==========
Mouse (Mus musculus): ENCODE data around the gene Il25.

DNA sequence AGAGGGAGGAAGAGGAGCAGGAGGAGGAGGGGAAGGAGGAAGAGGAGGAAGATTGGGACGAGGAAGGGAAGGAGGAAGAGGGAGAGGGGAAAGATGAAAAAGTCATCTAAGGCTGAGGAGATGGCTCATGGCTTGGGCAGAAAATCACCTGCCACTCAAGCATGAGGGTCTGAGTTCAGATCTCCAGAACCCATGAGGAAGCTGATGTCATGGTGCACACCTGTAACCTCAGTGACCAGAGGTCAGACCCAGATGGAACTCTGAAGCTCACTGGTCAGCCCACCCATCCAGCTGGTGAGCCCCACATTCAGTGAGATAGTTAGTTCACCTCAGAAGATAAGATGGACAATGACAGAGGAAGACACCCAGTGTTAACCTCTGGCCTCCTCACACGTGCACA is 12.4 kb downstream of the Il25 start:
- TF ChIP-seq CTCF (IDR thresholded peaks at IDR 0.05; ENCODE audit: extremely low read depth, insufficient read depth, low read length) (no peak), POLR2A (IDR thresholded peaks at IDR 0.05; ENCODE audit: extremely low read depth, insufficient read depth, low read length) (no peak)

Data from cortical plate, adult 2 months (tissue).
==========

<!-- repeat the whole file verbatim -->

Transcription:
Mouse (Mus musculus): ENCODE data around the gene Il25.

DNA sequence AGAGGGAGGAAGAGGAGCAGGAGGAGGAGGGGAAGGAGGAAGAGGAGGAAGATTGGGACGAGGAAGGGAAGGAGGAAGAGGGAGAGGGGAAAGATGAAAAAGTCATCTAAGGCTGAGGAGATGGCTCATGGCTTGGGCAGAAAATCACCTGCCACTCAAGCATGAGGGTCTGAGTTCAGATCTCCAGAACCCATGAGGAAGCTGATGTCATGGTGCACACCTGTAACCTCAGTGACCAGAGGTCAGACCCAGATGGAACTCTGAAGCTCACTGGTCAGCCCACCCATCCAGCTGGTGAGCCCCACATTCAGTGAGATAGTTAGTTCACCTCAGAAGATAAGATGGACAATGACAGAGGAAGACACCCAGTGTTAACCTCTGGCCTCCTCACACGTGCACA is 12.4 kb downstream of the Il25 start:
- TF ChIP-seq CTCF (IDR thresholded peaks at IDR 0.05; ENCODE audit: extremely low read depth, insufficient read depth, low read length) (no peak), POLR2A (IDR thresholded peaks at IDR 0.05; ENCODE audit: extremely low read depth, insufficient read depth, low read length) (no peak)

Data from cortical plate, adult 2 months (tissue).